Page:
My point is I asked him deliberately was the ammo reloads and he stated no that it is new unfired mixed brass. That would be reasonable grounds to ask him to buy it back right?
First, ask him how much of this ammo he has personally shot. If he says none, ask him if he knows anyone else that has shot it. If the answer is still none, ask for a refund for safety reasons. If he knows of people that have used this exact ammo without problems and your buying price was really cheap you might consider keeping it.
 

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Discussion Starter #8
First, ask him how much of this ammo he has personally shot. If he says none, ask him if he knows anyone else that has shot it. If the answer is still none, ask for a refund for safety reasons. If he knows of people that have used this exact ammo without problems and your buying price was really cheap you might consider keeping it.
I paid $175 for the ammo so pretty good deal for what I though was new brass but for much of it looking like old worn out reloaded brass I wouldn't consider it a good deal, more so a questionable hazzard.
 

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I doubt that a company that started around 2002 would have ended up with a new piece of military brass head stamped year of 92 and that particular case is tarnished like an old penny. Most of the brass is fairly clean, some nickle plated and a few rounds in pretty bad shape. I'll see about posting some pics of the bad rounds tonight.
Don't be so quick to doubt. I am looking as some brand new LC-93 .308 cases that I acquired two years ago. They are brand new, never fired and never crimped. They were also very tarnished but cleaned up nicely. I am not doubting what you have are reloads. I am saying the military brass is possible and likely since I have done it a few times of late.
 

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I just bought a 1000 rd box of ammo from a guy that claims it was loaded by Armor Ammunition Company. The limited info I could find shows they were only in business for about 4 years, couldn't find good or bad on them. He said that it is mixed brass but never fired brass. I got it home and looked through it and there is a bunch of junk in that ammo can and I'm a bit concerned to fire any of it.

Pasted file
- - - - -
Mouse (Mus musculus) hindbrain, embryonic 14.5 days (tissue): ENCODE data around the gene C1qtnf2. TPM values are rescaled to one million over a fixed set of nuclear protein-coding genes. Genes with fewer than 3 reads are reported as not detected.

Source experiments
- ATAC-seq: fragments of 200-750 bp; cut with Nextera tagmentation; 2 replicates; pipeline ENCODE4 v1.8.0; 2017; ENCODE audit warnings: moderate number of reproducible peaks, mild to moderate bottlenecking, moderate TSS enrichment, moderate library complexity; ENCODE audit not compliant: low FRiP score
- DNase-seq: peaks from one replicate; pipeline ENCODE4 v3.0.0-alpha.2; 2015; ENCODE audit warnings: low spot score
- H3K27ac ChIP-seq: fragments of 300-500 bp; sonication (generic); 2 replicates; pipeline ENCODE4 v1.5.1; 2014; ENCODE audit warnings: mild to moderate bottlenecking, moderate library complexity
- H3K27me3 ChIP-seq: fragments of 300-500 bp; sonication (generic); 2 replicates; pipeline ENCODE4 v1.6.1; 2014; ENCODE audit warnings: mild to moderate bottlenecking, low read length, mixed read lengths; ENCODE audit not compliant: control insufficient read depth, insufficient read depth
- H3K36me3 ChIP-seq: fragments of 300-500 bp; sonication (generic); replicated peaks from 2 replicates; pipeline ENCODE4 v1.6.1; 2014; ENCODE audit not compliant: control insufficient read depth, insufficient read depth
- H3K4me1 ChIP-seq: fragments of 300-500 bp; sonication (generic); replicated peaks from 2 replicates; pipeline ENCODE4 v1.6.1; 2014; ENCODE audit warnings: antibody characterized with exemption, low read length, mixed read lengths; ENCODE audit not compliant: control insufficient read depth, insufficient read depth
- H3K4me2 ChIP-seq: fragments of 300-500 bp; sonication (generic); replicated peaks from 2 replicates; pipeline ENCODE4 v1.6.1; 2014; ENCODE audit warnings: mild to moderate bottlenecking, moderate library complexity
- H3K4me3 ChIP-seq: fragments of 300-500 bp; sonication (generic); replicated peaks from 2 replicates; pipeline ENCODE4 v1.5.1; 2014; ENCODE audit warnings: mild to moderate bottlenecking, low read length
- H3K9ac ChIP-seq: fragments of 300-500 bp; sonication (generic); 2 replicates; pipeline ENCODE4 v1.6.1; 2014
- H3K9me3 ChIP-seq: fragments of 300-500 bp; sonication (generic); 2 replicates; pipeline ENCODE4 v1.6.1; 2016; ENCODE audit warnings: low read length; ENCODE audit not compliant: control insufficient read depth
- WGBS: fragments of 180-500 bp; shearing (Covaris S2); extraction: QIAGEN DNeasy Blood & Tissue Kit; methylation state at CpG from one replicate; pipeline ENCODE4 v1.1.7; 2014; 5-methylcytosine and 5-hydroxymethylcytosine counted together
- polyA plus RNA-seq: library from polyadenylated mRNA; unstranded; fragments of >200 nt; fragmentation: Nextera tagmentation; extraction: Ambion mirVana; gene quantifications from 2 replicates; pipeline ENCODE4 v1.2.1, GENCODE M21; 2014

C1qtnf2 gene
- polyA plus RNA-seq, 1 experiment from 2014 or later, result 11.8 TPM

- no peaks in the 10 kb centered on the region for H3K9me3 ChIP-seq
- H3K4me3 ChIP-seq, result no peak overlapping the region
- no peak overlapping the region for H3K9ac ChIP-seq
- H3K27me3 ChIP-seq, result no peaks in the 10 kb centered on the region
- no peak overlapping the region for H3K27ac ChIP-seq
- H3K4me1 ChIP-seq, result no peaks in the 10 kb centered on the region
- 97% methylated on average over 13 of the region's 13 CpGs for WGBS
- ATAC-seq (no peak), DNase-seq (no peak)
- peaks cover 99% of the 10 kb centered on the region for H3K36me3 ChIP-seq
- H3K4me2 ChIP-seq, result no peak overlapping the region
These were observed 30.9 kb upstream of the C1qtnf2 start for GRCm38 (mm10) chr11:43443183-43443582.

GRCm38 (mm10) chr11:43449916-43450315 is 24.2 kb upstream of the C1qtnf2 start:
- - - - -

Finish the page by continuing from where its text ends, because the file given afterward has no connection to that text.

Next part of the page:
Questions
1) Can you even buy military stamped brass that's never been fired? Yes, but I doubt in 9mm

2) Can you buy +P stamped brass non-fired? Yes

3) Even if this is manufactured reloads, would they run so many mixed type brass in the same batch? Thinking different casings have slightly different case space which changes the powder load to maintain safe pressures Ex. thicker military brass next to a thinner walled brass with the same powder charge.

I'd bet my life that they are reloads and I'd bet good money they were probably loaded by some individual amateur by the looks of some of that brass. PICS???

Even found a .380 round in the batch with the same bullet loaded into the casing. Not much noticeable difference in 9mm and 380 when they have the same long pointed nosed 115 grain projectile in the tip. I only noticed it by looking at the head stamp, it would be hard to pick out unless they were lined up, level and sitting on the rims in a vertical position.
Of course they are reloads. No reputable ammo company puts up new ammo in mixed brass. It's mixed because it IS reloaded. Is that a problem, maybe. MAny companies that remanuf ammo use mixed brass, they just never load to max so the small variation in cases doesn't matter pressure wise. Is it safe, maybe? The company is no longer in business, could mean they made a poor product & got sued. The 380 thing tells me their QC was suspect at best. Your call.
BTW, it's easy to spot new brass, it looks, well new. No defects, no burrs or knicks in the rims. I can't tell you how many times a case has been fired, but I can spoit new brass form fired brass. The more times it's fired the more damage the case head takes. You are right @ $175/k, not a good deal for unkown remanuf 9mm.
 

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Discussion Starter #11
Of course they are reloads. No reputable ammo company puts up new ammo in mixed brass. It's mixed because it IS reloaded. Is that a problem, maybe. MAny companies that remanuf ammo use mixed brass, they just never load to max so the small variation in cases doesn't matter pressure wise. Is it safe, maybe? The company is no longer in business, could mean they made a poor product & got sued. The 380 thing tells me their QC was suspect at best. Your call.
BTW, it's easy to spot new brass, it looks, well new. No defects, no burrs or knicks in the rims. I can't tell you how many times a case has been fired, but I can spoit new brass form fired brass. The more times it's fired the more damage the case head takes. You are right @ $175/k, not a good deal for unkown remanuf 9mm.
I bought an Eotech site and magnifier from the guy and was inspecting it more so than the ammo. I opened the can and everything on top looked pretty good but when poured it out at the house for better inspection all the ugly rounds were apparently placed at the bottom of the can, go figure LOL. Wish I could find some info on the manufacturer but there are no reviews that I can find for Armor Ammunition Inc. out of Erwin NC
 

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Companies that reman ammo will give a considerable price cut if you send brass to be reloaded. This doesn't mean that the brass you send will come back, they just replace what they sell with what you send.
Some of these companies sell a top-notch product, others...not so much.